The Press Isn’t an ‘Enemy of the People’ — But It’s Not Our Friend, Either
I don’t believe in “fake news.” Sure, sometimes reporters get the facts wrong. But, with rare exceptions, they’re not intentionally telling lies.
The President does no one any favor by declaring the press an “enemy of the people.” This phrase reeks of an accusation of disloyalty to the country. Of actively putting people at risk. Of the need for suppression — after all, what else do you do with an enemy?
Let me tell you what happens when you start making these kinds of accusations.
What Can Happen When Someone Demonizes You
I might well have died that day. I was only one floor away when Floyd Lee Corkins walked into the Family Research Council in August 2012 to kill as many of us as he could.
He did so based in large part on the Southern Poverty Law Center’s declaring FRC a “hate group.” Our crime? Our belief that marriage is the union of one man and one woman. I was then FRC’s senior vice-president and one of the people responsible for such “hate.”
The SPLC’s misrepresentation of FRC led to Corkins nearly murdering my friend, the heroic Leo Johnson. Leo, his arm shattered from a bullet intended for his head, miraculously stopped Corkins. He somehow got the gun away from him and pounded him to the floor. Had he not, many of us would have died.
When anyone, a president or a phony “civil rights” group or anyone else, uses a term that inflames instead of informs, they enter dangerous ground.
Why Journalists Report As They Do
I don’t believe the press is the enemy of the people. But I don’t believe it’s exactly the friend of the people either. There’s a good reason President Trump’s attacks on the press have so much traction with so many people. Let me explain.
On August 17, hundreds of papers and online websites issued defensive op-eds explaining why they are not adversaries of the people they claim to serve. “The true enemies of the people — and democracy — are those who try to suffocate truth by vilifying and demonizing the messenger,” according to the Des Moines Register.
The editors of the Savannah Morning News called themselves the readers’ “true friend.” They explained: “We don’t always tell you what you want to hear. Our news team presents the happenings and issues in this community through the lens of objectivity. And like any true friend, we refuse to mislead you. Our reporters and editors strive for fairness.”
Well, my friends at the Register and the News, you fail. This self-important, poor-me, “we, the brave journalists of the world” nonsense aggravates far more than it explains. Why? Because these journalists don’t admit their own failings. They present themselves as saints, when they’re sinners like the rest of us.
Where Reporters Fall Short
Journalists truly believe they are being fair, at least many of them do. They think of themselves as neutral observers reporting the facts and helping their readers understand what’s going on. And many do try for neutrality and fairness.
Many succeed — sometimes. But not as often or as well as they think. Why? Their belief-system is such that they filter much of what they hear through the grid of left-of-center or outright liberal political biases.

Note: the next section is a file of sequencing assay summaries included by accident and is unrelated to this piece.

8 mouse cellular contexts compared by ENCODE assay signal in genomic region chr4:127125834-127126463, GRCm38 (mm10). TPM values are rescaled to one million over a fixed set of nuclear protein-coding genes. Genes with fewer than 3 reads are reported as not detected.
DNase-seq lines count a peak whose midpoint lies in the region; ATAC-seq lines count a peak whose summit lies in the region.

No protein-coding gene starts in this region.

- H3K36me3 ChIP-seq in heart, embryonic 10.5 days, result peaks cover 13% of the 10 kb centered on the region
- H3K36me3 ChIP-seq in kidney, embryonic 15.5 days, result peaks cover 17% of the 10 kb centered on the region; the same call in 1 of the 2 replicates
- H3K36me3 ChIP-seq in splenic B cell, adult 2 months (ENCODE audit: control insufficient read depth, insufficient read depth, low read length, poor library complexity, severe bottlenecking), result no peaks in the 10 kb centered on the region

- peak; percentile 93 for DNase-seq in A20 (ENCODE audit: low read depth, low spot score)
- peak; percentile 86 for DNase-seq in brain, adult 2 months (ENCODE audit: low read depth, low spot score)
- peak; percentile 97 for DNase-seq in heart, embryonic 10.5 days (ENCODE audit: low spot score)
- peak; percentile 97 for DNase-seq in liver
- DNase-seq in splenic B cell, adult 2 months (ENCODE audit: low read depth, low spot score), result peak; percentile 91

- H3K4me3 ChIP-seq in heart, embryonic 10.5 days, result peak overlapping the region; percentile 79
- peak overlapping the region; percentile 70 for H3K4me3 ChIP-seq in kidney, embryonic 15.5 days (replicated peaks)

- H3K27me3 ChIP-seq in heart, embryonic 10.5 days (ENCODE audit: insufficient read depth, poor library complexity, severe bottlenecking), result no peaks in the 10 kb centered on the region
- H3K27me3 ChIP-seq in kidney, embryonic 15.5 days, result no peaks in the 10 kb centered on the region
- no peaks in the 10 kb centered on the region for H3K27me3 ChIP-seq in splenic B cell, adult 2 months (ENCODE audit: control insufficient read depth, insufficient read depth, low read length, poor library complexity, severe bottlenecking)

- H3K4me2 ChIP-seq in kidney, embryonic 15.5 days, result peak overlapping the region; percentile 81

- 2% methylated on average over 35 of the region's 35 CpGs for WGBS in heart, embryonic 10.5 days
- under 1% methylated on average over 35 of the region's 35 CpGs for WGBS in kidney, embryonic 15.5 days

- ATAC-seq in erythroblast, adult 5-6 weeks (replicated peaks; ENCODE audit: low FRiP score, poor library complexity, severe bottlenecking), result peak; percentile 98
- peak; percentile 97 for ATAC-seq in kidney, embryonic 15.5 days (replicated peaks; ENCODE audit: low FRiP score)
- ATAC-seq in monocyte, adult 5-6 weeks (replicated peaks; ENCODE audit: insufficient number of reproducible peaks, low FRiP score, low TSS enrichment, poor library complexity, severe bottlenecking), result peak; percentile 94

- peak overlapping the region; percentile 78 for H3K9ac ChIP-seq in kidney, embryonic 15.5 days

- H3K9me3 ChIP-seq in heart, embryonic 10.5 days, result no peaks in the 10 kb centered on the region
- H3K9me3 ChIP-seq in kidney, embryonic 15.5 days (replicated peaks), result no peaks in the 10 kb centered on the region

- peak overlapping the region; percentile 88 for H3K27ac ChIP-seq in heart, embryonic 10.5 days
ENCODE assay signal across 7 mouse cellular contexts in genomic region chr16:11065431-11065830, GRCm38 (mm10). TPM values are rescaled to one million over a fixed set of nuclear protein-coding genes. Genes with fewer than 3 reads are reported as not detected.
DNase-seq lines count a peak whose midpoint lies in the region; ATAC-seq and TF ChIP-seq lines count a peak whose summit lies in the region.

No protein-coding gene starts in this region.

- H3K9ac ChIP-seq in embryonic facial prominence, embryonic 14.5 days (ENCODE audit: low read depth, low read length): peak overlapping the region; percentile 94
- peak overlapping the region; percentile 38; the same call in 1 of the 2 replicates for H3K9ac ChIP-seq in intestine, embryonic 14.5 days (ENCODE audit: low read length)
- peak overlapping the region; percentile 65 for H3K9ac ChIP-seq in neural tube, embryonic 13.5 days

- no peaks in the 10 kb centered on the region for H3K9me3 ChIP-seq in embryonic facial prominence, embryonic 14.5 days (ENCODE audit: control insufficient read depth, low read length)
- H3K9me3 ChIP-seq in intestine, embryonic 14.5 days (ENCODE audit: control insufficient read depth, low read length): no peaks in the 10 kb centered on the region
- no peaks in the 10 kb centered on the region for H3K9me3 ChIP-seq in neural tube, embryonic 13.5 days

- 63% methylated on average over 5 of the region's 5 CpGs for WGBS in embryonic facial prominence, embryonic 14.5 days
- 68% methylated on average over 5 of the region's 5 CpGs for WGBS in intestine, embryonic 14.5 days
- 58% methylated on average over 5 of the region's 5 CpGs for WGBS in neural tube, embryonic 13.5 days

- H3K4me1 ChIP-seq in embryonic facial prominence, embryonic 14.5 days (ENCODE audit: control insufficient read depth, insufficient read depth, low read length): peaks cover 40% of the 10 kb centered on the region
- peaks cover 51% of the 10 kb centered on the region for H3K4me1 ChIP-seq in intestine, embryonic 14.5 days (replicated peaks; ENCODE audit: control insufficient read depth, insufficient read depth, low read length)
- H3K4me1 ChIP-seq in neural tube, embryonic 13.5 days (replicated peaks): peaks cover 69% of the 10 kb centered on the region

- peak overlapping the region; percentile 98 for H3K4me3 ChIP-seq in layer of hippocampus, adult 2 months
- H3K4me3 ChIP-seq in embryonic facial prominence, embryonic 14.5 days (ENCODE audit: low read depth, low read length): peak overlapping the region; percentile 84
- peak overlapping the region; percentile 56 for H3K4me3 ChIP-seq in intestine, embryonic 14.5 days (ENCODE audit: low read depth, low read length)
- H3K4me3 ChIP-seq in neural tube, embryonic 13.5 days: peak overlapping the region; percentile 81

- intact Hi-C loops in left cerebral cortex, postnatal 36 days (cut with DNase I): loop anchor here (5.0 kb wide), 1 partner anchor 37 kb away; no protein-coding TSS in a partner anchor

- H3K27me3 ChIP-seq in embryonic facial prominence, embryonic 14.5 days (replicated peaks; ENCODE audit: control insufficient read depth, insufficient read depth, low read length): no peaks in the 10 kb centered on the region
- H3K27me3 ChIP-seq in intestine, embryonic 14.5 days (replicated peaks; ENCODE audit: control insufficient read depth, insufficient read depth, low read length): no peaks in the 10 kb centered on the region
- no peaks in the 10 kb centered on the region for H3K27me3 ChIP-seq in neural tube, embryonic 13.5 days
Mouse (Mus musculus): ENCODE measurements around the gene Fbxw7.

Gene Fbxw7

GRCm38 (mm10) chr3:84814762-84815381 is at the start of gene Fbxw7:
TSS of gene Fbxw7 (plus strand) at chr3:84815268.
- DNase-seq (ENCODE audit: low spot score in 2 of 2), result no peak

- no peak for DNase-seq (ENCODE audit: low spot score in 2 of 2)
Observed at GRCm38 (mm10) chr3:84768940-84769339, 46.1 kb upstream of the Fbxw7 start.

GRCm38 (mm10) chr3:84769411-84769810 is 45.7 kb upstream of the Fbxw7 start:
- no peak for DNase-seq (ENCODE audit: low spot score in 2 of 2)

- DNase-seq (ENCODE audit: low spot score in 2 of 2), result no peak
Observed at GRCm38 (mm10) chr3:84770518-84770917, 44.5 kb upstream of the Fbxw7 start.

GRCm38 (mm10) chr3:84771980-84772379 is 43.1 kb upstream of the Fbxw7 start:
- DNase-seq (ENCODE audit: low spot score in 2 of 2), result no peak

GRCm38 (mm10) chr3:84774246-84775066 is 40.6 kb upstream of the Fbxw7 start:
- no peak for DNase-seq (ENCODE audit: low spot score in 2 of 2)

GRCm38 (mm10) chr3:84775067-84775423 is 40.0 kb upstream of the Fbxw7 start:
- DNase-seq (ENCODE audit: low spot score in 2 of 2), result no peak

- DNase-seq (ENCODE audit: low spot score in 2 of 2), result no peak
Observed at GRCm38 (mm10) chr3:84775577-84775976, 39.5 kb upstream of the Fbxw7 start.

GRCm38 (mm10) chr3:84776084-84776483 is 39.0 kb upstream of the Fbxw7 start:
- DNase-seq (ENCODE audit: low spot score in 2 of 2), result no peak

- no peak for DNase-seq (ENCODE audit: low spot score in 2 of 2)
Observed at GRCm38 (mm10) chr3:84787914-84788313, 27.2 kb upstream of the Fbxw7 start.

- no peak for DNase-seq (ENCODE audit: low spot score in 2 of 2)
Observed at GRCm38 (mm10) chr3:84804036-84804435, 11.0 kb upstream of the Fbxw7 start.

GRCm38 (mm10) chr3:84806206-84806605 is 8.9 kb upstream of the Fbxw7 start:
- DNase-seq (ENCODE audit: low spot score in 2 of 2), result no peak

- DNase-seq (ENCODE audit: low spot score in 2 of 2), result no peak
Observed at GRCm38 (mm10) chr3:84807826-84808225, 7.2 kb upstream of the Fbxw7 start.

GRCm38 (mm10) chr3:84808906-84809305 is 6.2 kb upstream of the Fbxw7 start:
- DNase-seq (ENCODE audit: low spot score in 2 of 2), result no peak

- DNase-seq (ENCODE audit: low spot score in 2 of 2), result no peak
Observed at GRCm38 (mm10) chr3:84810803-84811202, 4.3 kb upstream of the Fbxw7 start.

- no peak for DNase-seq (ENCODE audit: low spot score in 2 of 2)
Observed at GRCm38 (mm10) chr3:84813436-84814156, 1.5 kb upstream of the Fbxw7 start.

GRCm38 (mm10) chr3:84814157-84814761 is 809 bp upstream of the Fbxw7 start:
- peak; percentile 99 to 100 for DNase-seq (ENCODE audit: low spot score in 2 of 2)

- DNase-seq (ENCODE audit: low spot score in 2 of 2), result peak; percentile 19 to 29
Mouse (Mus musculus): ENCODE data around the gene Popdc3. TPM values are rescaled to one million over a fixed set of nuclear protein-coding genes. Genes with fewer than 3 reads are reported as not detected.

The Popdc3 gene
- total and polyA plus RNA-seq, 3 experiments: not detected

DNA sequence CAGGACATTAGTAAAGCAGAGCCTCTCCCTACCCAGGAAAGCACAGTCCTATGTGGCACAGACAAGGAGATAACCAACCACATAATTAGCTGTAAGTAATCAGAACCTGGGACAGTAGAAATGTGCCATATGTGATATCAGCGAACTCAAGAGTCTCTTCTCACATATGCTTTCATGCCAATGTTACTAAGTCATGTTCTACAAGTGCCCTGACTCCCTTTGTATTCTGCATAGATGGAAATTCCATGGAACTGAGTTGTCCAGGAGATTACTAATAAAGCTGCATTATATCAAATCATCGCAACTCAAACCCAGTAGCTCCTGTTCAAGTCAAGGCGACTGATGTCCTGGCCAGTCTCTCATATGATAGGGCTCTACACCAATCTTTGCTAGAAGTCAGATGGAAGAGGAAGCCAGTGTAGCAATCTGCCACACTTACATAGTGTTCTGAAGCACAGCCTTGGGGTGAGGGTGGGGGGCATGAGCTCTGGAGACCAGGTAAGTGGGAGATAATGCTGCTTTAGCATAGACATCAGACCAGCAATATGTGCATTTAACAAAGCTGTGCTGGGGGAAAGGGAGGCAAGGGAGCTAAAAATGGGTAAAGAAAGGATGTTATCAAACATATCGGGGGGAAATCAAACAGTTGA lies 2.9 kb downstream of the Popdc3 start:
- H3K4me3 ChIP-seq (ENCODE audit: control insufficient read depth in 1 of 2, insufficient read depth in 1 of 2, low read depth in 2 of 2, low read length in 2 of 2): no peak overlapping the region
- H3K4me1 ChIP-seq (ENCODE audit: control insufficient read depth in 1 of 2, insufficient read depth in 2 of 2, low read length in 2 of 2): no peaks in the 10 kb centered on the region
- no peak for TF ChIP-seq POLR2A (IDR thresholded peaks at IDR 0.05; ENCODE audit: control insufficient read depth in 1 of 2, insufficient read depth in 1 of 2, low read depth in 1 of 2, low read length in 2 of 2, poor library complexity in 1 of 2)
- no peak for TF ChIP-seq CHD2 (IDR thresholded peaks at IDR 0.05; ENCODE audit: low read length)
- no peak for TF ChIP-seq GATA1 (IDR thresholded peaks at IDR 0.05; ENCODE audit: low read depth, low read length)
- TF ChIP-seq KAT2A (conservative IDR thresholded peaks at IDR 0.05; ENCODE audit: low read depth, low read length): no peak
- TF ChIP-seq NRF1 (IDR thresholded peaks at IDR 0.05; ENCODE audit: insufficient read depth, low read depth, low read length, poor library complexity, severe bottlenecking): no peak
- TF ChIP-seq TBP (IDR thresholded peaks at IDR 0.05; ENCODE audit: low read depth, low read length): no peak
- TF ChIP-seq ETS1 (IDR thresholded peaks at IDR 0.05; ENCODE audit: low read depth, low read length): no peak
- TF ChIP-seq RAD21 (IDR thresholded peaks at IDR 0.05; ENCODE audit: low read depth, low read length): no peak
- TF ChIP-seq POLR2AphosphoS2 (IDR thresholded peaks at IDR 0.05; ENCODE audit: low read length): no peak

Most professional journalists graduate from colleges where they are taught not just healthy skepticism but outright cynicism. They are taught not only to question but to sneer. And they’re taught that the people to be sneered at most are those on the right.
They’re also taught that free markets lead not to prosperity but greed. That they’re built on inequality. That capitalism is oppressive by definition. People like Elizabeth Warren are brave warriors for the downtrodden and people like Paul Ryan cackle with glee when they take money from the poor to give it to the rich.
These journalists were taught that America is an imperialistic power that shows contempt for weaker countries. That Republicans care nothing for the poor or for racial minorities. We want immigrants to suffer. We hate Muslims and gays and lots of other people.
This is the way many, many people in the news business think about the world. They think that liberal belief-system is the objective truth and that they’re being neutral and fair when they report stories from that point of view. When they get something wrong, it’s not they’re making up “fake news,” it’s because they’re too biased to see the real news.
Here’s one last thing, and it’s more important than most people realize. The news business is cut-throat. The news is a profit-driven business and the old media have to struggle just to break even and stay in business.
Competition from online news site, blogs, moronic late-night television “comedy” shows full of Lefty agit-prop, and so forth mean that clear and fair reporting can take a back seat to sensation and controversy. Doom and gloom and exaggeration and fear all sell.
The media are not enemies of the people. But they’re doing the people no favors by refusing to admit their own prejudices. Or that a lot of what they report is based on trying to balance fact, importance, and what will sell papers and ads, not just a brave quest for the truth. They’re not the enemies of the people. But they’re too biased to be our trusted friends.